An Examination of Teachers’ Perceptions of Principal Support for Change and Teachers’ Collaboration and Communication Around Literacy Instruction in Reading First Schools
by Dan Berebitsky, Roger D. Goddard & Joanne F. Carlisle — 2014
Background/Context: Little research has directly examined whether principal leadership can increase the degree to which teachers work together regularly in focused ways around content. Prior research has shown that reform efforts seeking to alter the process of teaching can be successful if teachers collaborate to build capacity and improve instruction. Furthermore, the research literature has highlighted supportive principal leadership as a key component of teachers’ perception of an effective collaborative change process.
Purpose: This study examines the empirical link between teachers’ perceptions of principal support for change and teachers’ reports of the degree of collaboration and communication with one another around literacy.
Setting: The data for this study was collected in all 165 Reading First schools in Michigan in the 2006-2007 school year.
Subjects: Survey data was collected from 1,738 teachers across all schools.
Research Design: Data for this study was collected as part of the evaluation of Reading First in Michigan. Literacy teachers in kindergarten through third grade completed surveys at three points throughout the school year (fall, winter, and spring). These surveys contained questions about principal support for change and collaboration and communication around literacy.
Data Collection and Analysis: The primary analytic method employed in this study was multilevel modeling. Factor analysis and full information maximum likelihood estimation were also used.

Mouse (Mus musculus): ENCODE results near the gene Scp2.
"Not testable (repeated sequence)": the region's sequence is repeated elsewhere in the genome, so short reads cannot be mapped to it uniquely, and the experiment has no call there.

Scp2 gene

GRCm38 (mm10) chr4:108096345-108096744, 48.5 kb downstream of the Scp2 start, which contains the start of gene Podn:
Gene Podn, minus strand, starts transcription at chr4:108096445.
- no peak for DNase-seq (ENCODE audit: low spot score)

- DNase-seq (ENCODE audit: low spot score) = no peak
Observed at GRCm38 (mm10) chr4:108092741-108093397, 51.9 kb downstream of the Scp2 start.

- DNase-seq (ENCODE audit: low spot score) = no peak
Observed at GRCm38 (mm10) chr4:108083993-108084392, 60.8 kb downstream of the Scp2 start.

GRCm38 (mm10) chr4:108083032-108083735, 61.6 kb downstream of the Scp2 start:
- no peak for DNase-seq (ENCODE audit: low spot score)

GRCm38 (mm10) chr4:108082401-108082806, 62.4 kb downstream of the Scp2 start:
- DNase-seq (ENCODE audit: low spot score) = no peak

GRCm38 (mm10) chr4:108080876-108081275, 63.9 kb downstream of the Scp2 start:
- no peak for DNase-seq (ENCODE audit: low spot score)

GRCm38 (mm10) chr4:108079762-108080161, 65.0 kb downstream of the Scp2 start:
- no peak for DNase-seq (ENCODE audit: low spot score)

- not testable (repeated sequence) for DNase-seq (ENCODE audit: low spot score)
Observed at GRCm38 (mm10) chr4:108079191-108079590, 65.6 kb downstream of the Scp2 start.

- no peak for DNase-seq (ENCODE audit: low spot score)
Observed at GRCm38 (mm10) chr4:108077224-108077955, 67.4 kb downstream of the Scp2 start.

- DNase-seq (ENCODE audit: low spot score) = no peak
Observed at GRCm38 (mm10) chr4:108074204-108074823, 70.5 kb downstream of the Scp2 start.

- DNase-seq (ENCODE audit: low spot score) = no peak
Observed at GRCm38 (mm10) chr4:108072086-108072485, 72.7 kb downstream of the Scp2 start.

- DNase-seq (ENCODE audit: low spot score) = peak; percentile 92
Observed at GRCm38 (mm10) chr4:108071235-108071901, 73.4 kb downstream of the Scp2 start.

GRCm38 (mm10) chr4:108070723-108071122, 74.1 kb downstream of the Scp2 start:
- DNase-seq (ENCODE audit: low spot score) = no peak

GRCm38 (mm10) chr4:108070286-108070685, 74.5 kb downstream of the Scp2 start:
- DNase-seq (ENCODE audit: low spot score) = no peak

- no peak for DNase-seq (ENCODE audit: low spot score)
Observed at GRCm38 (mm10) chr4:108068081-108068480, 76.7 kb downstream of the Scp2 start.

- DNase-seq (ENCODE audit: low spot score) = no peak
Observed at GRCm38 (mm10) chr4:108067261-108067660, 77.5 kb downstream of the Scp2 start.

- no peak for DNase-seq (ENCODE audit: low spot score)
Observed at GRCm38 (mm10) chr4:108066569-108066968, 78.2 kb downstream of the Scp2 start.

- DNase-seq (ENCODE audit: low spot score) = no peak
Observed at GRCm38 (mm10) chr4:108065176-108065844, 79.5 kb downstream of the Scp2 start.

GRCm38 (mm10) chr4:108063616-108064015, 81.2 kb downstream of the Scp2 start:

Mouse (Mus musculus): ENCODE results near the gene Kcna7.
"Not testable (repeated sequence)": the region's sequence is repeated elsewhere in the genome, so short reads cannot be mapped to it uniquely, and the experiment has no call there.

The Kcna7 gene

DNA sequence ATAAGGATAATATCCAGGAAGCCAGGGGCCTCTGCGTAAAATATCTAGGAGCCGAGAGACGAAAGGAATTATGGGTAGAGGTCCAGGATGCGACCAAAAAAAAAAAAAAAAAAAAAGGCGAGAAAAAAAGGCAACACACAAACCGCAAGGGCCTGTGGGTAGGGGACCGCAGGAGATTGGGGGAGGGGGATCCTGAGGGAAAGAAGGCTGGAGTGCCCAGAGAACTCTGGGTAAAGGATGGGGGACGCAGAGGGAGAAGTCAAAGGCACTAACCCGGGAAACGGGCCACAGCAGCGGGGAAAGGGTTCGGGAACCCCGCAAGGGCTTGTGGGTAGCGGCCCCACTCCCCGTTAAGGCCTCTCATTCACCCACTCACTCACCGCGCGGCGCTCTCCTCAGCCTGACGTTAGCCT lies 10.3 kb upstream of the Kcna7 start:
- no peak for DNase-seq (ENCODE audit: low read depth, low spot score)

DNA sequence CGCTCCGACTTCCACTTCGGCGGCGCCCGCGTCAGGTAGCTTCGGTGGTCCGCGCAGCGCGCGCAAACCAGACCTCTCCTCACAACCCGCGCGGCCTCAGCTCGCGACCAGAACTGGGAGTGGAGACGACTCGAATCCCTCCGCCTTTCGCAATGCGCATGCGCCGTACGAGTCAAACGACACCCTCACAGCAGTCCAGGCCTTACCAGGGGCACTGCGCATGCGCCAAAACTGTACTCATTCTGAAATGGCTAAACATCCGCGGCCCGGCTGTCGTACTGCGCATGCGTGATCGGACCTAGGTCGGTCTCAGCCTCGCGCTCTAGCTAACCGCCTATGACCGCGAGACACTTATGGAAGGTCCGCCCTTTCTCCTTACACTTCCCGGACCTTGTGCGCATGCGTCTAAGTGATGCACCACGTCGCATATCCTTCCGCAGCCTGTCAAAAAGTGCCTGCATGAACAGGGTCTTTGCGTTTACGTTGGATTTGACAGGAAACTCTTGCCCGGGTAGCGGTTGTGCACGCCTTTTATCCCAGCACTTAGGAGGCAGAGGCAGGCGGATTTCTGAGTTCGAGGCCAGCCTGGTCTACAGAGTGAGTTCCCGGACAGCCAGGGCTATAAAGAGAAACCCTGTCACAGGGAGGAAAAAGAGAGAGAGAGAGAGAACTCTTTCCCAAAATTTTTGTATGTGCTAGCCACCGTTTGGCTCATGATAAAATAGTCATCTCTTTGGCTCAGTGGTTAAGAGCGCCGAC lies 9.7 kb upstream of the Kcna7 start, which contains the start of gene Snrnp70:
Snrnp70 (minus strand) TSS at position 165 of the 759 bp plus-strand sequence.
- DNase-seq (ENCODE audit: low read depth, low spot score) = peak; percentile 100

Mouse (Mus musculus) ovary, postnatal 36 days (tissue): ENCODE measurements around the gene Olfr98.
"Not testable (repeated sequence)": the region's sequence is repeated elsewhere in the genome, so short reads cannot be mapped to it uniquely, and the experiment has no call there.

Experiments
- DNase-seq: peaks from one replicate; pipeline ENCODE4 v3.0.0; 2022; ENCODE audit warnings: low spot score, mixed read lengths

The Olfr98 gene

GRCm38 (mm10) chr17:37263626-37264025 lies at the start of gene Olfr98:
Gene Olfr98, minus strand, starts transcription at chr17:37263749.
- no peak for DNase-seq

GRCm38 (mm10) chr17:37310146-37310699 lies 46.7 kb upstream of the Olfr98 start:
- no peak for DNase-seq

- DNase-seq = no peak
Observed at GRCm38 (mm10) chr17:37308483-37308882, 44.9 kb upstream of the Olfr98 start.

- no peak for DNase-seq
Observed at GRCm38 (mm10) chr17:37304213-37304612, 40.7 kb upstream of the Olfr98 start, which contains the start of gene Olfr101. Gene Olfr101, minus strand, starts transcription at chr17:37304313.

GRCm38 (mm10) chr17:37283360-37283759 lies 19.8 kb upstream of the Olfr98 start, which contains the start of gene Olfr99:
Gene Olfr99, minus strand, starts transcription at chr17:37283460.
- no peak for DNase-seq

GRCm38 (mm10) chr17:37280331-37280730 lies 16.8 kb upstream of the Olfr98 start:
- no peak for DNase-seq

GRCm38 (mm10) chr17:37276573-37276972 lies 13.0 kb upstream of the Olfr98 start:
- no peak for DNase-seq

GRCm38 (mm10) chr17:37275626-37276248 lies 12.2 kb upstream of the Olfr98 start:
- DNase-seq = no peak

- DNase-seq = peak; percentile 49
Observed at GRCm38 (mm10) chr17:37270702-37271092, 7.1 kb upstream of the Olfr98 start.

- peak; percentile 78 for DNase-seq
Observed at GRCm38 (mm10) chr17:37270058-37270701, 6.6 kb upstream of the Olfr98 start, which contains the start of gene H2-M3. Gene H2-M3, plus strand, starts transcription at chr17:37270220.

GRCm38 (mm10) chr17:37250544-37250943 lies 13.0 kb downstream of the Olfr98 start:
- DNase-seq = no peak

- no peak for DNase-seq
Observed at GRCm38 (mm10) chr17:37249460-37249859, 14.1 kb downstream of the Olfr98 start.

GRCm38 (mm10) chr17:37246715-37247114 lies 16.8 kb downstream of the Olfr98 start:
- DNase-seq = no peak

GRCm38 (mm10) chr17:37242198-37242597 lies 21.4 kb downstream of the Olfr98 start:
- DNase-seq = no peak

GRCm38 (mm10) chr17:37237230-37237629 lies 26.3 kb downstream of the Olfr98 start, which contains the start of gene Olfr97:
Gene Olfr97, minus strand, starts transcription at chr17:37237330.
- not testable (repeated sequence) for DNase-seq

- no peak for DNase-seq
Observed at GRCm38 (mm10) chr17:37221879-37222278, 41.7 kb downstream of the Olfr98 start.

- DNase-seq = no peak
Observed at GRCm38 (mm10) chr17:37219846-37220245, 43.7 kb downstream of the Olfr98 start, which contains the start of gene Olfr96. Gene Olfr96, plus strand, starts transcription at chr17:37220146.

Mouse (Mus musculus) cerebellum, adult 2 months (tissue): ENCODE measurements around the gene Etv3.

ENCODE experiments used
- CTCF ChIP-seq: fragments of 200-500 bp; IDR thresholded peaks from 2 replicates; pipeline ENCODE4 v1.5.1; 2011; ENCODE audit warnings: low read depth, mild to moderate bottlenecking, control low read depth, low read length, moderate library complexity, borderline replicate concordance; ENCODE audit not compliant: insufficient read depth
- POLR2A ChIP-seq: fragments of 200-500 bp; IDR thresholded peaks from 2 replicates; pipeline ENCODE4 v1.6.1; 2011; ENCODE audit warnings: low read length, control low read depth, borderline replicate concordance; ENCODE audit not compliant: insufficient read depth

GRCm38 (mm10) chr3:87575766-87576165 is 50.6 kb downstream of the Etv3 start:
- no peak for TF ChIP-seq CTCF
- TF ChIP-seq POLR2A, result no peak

Findings/Results: The measure of principal support for change was a significant positive predictor of teachers’ assessment of the degree of regular collaboration and communication around reading instruction; a one standard deviation increase in teachers’ reports of principal support for change was associated with a 0.202 standard deviation increase in teachers’ assessment of the degree of collaboration and communication around literacy when controlling for the other variables in the model.
Conclusions/Recommendations: This paper demonstrates that the degree to which teachers report collaboration and communication around literacy in Reading First schools is significantly related to their perceptions of principal support for change. If policymakers expect teachers to collaborate around issues of instruction, then they need to consider the principal’s role in supporting change in the school by encouraging teachers to improve their instruction and take the risks associated with innovation. In sum, the results of this study are important for educators, as the role of the principal is potentially critical for positive changes in teacher collaboration and, consequently, student achievement in high-poverty schools.
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